Update
The Oxford Biblical Studies Online and Oxford Islamic Studies Online have retired. Content you previously purchased on Oxford Biblical Studies Online or Oxford Islamic Studies Online has now moved to Oxford Reference, Oxford Handbooks Online, Oxford Scholarship Online, or What Everyone Needs to Know®. For information on how to continue to view articles visit the subscriber services page.
Dismiss

Overview

iconoclasm

Return to overview »

You are looking at 1-20 of 107 entries

  • Type: Overview Page x
clear all

View:

adoration

adoration  

Reference type:
Overview Page
Subject:
Religion
In strict terminology ‘adoration’ denotes an act of worship due to God alone. In early times the word was sometimes used loosely to include the veneration paid to persons and objects of a sacred ...
Adrian I, pope

Adrian I, pope  

(died 795)A Roman, Adrian I was consecrated on 9 Feb 772 and died on Christmas day 795. His was certainly one of the most important pontificates, from a politico-religious ...
Albanians

Albanians  

A nation of Thraco-Illyrian origin, in the Middle Ages the Albanians were ruled by the Byzantines (6th-14th cc.) and Bulgars (9th-10th cc.) before succumbing to the Turks (1479). The fourth ...
Amalarius of Metz

Amalarius of Metz  

Reference type:
Overview Page
Subject:
Religion
(died after 850)The Carolingian liturgist and theologian Amalarius of Metz was a pupil of Alcuin at Tours before being appointed archbishop of Trier in 811. During Agobard's exile (c.834), he was ...
Amorian or Phrygian Dynasty

Amorian or Phrygian Dynasty  

Family that ruled from 820 to 867 and included Michael II, Theophilos, Theodora, and Michael III; it was so called because its founder, Michael II, was born in Amorion (see ...
Anastasius I

Anastasius I  

(d. 598), Patr. of Antioch 559–70 and 593–8. A critic of Justinian I's aphthartodocetism, he was deposed by Justinian II and spent 23 years in exile. A key figure in the dogmatic discussions of the ...
Andrea Orcagna

Andrea Orcagna  

Reference type:
Overview Page
(b Florence, ?c.1320; d Florence, ?1368).The leading Florentine artist of the third quarter of the 14th century, a painter, sculptor, architect, and administrator. His nickname ‘Orcagna’ was ...
Antony I Kassymatas

Antony I Kassymatas  

(Κασ〈σ〉υματα̑ς), patriarch of Constantinople (ca.Jan. 821–Jan. 837?); baptismal name Constantine.Of low birth, he received a good education and became a lawyer (nomikos) in the Sphorakiou district of ...
art

art  

Reference type:
Overview Page
Subject:
Religion
It has been said that while the Greeks taught the holiness of beauty, the Hebrews taught the beauty of holiness. This is an unfortunate generalization, although it is true to say that the ancient. ...
art and architecture: Byzantine

art and architecture: Byzantine  

1. Early Byzantine (c.500–843)2. Middle Byzantine (843–1261)3. Late Byzantine (1261–1453)1. Early Byzantine (c.500–843)2. Middle Byzantine (843–1261)3. Late Byzantine (1261–1453)1. Early ...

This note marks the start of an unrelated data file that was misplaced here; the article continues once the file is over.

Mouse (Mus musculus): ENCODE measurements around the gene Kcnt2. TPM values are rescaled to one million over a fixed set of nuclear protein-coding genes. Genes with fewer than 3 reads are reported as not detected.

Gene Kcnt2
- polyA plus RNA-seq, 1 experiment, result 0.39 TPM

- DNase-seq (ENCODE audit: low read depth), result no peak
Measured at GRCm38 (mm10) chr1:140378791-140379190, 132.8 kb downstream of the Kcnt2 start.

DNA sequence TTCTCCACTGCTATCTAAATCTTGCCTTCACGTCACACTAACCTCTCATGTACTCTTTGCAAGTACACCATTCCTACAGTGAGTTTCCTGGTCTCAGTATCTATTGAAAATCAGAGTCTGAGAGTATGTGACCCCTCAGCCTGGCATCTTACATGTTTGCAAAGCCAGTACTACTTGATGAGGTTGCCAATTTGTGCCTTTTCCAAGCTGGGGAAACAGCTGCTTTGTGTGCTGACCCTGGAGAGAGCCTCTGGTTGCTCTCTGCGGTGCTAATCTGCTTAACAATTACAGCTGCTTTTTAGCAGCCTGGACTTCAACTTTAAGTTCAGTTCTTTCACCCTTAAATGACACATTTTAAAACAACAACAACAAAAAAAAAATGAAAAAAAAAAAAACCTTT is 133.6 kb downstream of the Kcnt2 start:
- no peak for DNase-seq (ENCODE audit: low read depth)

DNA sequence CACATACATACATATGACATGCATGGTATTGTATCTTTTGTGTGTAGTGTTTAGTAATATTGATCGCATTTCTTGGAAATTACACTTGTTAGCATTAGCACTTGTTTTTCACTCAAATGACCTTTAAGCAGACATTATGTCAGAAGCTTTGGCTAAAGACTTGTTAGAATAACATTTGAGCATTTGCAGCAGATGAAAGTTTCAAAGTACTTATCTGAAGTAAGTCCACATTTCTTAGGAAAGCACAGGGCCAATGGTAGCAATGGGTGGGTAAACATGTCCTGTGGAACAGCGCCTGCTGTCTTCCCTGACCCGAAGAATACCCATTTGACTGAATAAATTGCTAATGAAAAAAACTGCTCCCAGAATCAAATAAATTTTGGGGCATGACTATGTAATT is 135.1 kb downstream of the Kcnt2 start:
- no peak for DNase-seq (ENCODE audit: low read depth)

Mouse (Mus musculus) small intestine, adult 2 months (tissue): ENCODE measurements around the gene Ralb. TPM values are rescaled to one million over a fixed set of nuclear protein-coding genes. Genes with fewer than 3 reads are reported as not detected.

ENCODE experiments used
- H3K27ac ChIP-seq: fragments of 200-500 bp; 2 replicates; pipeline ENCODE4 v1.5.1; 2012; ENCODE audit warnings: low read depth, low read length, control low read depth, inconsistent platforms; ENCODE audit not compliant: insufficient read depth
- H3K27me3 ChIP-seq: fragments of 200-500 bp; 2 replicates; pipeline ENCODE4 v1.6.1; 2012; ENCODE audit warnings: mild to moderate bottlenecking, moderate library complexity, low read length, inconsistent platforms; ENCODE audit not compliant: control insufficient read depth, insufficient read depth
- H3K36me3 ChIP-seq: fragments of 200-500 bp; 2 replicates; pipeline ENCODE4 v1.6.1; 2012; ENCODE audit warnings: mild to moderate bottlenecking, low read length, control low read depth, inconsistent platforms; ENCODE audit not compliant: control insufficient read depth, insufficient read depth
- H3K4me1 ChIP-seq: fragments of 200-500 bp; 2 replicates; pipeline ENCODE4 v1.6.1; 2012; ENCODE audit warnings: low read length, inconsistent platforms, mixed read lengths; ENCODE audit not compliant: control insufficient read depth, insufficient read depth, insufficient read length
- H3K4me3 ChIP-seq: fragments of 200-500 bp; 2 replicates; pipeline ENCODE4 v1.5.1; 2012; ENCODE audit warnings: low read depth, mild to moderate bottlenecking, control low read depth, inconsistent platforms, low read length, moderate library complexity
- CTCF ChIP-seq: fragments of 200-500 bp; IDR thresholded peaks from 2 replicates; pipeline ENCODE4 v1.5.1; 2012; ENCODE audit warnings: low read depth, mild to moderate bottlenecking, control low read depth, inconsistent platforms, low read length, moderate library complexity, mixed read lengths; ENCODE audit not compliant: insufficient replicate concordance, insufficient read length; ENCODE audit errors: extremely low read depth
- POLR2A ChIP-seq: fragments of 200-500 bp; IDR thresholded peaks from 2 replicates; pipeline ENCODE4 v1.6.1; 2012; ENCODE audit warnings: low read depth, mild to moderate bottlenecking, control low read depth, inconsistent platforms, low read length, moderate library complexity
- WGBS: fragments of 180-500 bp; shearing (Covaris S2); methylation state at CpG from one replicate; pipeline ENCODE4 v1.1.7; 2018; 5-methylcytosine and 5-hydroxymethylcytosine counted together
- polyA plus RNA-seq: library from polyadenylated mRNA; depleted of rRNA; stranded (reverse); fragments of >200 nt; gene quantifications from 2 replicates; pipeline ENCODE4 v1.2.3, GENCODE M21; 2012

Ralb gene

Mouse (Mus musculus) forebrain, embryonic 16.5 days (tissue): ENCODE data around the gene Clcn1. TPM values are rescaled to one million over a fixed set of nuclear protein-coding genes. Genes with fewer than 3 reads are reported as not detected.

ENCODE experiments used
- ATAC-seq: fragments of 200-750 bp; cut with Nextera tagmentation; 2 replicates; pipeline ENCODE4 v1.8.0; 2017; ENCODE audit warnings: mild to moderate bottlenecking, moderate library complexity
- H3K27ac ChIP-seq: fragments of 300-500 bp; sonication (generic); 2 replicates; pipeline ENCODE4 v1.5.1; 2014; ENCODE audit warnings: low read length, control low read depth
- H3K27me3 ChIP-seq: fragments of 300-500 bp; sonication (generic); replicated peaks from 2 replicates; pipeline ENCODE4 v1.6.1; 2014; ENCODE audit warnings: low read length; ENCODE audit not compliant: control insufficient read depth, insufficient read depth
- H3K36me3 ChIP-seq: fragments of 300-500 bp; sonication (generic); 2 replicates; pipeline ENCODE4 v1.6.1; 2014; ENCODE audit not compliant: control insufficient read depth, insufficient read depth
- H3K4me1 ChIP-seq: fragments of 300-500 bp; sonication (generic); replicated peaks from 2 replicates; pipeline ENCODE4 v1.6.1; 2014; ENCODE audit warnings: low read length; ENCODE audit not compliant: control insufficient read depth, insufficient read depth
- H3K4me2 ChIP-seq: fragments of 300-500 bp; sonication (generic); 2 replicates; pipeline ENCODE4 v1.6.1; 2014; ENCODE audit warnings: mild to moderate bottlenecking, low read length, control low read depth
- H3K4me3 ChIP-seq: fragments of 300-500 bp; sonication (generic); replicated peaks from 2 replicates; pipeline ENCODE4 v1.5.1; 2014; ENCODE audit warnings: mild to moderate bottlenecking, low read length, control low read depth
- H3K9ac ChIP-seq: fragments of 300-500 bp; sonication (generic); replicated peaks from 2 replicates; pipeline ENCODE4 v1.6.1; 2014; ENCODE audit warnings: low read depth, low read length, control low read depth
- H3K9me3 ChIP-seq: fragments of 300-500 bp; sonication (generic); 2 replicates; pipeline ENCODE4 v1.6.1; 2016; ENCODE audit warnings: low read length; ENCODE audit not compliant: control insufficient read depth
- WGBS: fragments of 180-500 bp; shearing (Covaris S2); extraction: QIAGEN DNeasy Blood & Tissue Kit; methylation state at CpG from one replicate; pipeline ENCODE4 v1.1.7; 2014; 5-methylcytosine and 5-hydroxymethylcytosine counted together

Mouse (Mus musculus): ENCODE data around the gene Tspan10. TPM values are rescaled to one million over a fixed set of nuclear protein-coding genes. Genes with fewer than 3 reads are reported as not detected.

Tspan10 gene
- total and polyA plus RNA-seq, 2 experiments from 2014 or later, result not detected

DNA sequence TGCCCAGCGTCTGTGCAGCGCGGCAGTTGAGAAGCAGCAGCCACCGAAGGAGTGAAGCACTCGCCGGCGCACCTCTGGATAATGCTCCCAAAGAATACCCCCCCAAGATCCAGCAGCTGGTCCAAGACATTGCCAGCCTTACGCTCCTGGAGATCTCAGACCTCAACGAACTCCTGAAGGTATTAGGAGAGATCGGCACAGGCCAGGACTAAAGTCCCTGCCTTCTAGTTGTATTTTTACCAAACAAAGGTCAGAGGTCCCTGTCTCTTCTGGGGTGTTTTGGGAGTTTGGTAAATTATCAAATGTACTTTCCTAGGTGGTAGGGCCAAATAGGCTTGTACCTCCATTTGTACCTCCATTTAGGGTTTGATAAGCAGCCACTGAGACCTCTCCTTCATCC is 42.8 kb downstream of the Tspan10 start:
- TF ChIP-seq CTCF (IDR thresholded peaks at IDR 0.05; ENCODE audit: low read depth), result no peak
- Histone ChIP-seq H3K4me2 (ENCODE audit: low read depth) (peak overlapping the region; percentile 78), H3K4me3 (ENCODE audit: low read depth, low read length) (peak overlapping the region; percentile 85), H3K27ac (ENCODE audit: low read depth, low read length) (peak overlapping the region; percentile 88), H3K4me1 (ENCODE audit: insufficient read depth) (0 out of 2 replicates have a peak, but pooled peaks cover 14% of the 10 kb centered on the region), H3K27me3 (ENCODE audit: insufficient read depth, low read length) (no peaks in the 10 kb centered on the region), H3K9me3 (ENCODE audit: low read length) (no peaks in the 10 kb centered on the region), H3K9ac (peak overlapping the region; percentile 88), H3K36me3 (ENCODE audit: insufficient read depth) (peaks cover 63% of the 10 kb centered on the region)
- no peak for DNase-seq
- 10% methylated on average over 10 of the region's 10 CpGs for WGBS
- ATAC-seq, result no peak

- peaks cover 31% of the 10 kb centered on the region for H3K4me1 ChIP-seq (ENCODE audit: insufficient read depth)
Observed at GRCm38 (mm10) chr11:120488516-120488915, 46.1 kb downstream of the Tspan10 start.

art and architecture: Georgian

art and architecture: Georgian  

The roots of ecclesiastical building activity in art and architecture in Georgia may be traced to the declaration of Christianity as the official religion in the 320s during the reign ...
art and architecture: Mosan

art and architecture: Mosan  

A regional ‘school’ of medieval art centred in the diocese of Liège on the Meuse river in eastern Belgium. Between the 11th and 13th centuries this French-speaking part of the ...
art and architecture: Ottonian

art and architecture: Ottonian  

As befits a term derived from the political sphere, Ottonian art and architecture refers to those buildings and works of art produced in the Germanic lands (and surrounding areas) that ...
Art and the West

Art and the West  

While the dedication of Constantinople as the new Rome symbolized imperial and artistic unity and Constantinople was patterned after old Rome in its topography and monuments, their shared traditions ...
art, Umayyad

art, Umayyad  

Art produced during the Umayyad caliphate developed diverse late antique tendencies: Byzantine, Sasanian, Jewish, Palmyrene, central Asian. Major surviving monuments include the public-religious (the ...
Artabasdos

Artabasdos  

(᾽Αρταύασδος, ᾽Αρτάβαζος), usurper (742–43).An Armenian (Toumanoff, “Caucasia” 135), Artabasdos was appointed strategos of the Armeniakon by Anastasios II (713–15). He supported the revolt of Leo III ...
artist

artist  

In the MA the artist, or better artifex (‘artificer’), was most frequently considered a practitioner of the mechanical arts. Inextricably linked to his manual activities, he was viewed as a ...
Basilian monks and nuns

Basilian monks and nuns  

Those following the Rule of St Basil. Basilian life is cenobitic, with common meals, prayers, and work, the last being an innovation on the earlier eremitical model. The most important ...
Byzantine Aesthetics

Byzantine Aesthetics  

Reference type:
Overview Page
Subject:
Philosophy
One of the trends in medieval aesthetics within the Greek-speaking culture of Byzantium (fourth to fifteenth century), Byzantine aesthetics was based on the aesthetic ideas of antiquity (first of all ...
Byzantine art

Byzantine art  

Reference type:
Overview Page
Art produced in or under the influence of the Eastern Roman (Byzantine) empire; the empire was founded in ad 330 by Constantine (the first Christian emperor of Rome) and ended in 1453 when the ...

View: